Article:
Names That Mean Purple
Names that mean purple are lovely representations of the rich, lush color. They may also include names with meanings such as violet or lilac or lavender.
Violet itself is the most popular of the girl names that mean purple. In addition to Violet, the only other name meaning purple in the US Top 1000 is Iris. Boy names that mean purple are few and far between. The only one to make this list is Porfirio, an Italian and Spanish name referring to purple dye.
Unique names meaning purple include Lilac, Lavender, and Ione. If you're a purple person, here are all the names meaning violet or purple on Nameberry.
Origin:Flower name; Greek
Description:Iris is one of the bouquet of turn-of-the-last-century flower names that is gradually beginning to regain its appeal: it is now at the highest point ever. Iris is also rooted in the trending mythological class of names..
Origin:English from Latin
Description:Violet is soft and sweet but far from shrinking. Today, Violet is near the top of the charts, joining other such popular flower names as Lily, Daisy, and Rose.
Origin:English place name
Description:Hayden – a formerly obscure name that's risen to huge popularity – has dipped in this year's ratings. Though Hayden is among the most distinctive of the bunch, it gets lost in the crowd of Jaidens, Bradens, Aidans, and endless variations. Associated with Hayden Christensen, of Star Wars fame.
Description:Lavender lags far behind sweet-smelling purple-hued sister names Violet and Lila, but is starting to get some enthusiastic attention from cutting-edge namers along with other adventurous nature names like Clementine and Marigold.
Description:This unusual Greek flower and color name has gained considerable recent attention via actress Ione Skye, who is the daughter of sixties folksinger Donovan.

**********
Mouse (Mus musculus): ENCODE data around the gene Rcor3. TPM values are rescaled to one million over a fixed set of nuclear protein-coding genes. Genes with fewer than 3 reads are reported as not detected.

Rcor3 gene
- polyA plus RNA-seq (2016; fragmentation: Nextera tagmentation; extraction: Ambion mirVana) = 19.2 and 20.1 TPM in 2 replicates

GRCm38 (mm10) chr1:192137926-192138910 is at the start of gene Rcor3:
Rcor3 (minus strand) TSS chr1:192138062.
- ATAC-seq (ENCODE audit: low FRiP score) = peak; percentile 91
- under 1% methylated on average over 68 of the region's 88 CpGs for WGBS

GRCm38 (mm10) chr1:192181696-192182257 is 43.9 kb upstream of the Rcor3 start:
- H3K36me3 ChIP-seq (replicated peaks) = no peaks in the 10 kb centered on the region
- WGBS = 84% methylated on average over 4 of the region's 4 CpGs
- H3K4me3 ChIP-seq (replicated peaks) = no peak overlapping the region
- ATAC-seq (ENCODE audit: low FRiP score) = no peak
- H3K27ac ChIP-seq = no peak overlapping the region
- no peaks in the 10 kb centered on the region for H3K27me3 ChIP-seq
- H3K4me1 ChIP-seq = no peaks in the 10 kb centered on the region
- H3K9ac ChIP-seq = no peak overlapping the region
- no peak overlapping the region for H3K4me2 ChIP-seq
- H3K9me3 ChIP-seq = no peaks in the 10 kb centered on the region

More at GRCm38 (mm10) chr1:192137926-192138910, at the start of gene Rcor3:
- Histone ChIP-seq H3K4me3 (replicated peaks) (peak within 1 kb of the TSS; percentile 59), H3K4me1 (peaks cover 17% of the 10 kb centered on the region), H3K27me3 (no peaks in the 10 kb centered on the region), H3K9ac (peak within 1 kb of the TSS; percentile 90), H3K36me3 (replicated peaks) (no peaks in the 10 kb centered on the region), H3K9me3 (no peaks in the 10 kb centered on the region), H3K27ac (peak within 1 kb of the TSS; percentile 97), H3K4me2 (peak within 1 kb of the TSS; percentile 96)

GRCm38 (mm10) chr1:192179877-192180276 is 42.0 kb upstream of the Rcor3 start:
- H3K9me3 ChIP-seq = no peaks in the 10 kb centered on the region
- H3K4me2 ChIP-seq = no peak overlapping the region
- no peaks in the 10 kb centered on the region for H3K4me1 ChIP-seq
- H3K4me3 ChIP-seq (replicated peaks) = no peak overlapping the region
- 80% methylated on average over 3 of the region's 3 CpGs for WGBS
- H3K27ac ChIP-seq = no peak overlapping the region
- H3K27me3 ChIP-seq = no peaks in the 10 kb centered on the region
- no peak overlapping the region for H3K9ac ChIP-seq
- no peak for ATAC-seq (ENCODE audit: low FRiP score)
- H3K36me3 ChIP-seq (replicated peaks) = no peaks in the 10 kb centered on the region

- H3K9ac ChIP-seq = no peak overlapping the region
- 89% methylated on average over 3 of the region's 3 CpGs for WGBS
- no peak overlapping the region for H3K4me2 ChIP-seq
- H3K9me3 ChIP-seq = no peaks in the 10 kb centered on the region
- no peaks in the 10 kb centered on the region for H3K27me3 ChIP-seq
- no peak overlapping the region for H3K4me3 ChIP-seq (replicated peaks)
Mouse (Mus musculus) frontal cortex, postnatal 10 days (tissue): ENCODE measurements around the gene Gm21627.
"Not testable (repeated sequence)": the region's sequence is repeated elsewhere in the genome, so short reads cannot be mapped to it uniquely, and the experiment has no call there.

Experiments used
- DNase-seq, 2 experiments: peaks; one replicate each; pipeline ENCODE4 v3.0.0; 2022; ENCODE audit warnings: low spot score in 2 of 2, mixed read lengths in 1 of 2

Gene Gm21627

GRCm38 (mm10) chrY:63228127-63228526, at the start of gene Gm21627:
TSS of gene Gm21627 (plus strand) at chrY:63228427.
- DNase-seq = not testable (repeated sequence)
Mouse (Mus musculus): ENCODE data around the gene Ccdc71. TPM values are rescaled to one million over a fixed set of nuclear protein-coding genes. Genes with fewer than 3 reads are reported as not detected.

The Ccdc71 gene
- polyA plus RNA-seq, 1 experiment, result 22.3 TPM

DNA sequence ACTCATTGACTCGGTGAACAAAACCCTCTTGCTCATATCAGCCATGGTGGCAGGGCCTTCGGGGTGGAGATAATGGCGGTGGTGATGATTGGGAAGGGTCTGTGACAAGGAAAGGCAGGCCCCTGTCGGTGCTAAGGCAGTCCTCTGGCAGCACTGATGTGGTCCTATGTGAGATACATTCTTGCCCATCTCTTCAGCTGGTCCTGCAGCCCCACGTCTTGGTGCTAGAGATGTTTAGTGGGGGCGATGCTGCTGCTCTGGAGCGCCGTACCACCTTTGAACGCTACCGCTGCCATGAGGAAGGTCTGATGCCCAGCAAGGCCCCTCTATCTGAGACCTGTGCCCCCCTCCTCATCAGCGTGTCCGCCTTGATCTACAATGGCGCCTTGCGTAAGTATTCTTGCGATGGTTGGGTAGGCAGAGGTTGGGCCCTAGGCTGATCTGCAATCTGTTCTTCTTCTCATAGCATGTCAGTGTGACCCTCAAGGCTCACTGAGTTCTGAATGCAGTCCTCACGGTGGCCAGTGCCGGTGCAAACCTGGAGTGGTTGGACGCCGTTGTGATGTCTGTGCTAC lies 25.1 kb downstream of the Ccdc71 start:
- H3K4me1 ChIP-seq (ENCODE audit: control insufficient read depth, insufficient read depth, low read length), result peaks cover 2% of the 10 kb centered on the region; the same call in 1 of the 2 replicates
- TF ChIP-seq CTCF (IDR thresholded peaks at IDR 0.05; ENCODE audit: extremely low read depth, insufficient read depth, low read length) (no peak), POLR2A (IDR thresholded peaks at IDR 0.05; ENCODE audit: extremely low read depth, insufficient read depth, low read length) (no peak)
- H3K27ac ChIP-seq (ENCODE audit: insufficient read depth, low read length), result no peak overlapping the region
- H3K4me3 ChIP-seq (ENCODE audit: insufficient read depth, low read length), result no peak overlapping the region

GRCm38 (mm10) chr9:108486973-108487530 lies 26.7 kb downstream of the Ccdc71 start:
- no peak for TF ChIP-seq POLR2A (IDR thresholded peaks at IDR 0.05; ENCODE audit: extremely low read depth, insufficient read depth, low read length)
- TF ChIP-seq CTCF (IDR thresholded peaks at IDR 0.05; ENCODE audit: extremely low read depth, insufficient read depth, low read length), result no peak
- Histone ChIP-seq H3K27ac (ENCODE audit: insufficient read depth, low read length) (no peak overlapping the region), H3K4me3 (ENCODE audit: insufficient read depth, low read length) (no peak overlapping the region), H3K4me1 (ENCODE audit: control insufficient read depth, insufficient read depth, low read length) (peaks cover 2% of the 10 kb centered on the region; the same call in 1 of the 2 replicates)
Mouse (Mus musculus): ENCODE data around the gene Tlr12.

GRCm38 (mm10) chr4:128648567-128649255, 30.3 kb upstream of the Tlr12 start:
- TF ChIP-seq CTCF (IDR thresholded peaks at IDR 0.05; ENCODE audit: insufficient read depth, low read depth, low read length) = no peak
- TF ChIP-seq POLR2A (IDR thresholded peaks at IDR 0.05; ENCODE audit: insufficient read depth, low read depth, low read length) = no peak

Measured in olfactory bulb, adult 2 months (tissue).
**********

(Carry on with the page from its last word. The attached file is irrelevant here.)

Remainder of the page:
Description:Viola has several positive elements going for it: the rhythm of the musical instrument, the association with the flower, the trending 'Vi' beginning and its leading role in Shakespeare's Twelfth Night.
Description:Indigo is one of the most appealing and evocative of the new generation of color names. Color names have joined flower and jewel names -- in a big way -- and Indigo, a deep blue-purple dye from plants native to India, is particularly striking for both girls and boys. Indigo is the name of a character in the Ntozake Shange novel Sassafrass, Cypress & Indigo, and was used for his daughter by Lou Diamond Phillips.
Origin:English, from Persian
Meaning:"bluish or lilac"
Description:Could Lilac be the next Lila or Lily or Violet? It certainly has a lot going for it--those lilting double 'l's, the fabulous fragrance it exudes, and the fact that it's a color name as well, providing a ready made nursery theme. In addition, the lilac is symbolic of first love.
Description:Hadley, most famous as the name of Ernest Hemingway's first wife, is more sophisticated, professional, and modern than cousins Harley, Haley, or Hayden. The hit book The Paris Wife, a novel by Paula McLain told from the point of view of Hadley Hemingway (born Elizabeth Hadley Richardson), has helped popularize the name, which also appears on the vampire show True Blood. Hadley could become this generation's Hailey. Adley, a mashup of Hadley and Addie, has also appeared on the scene.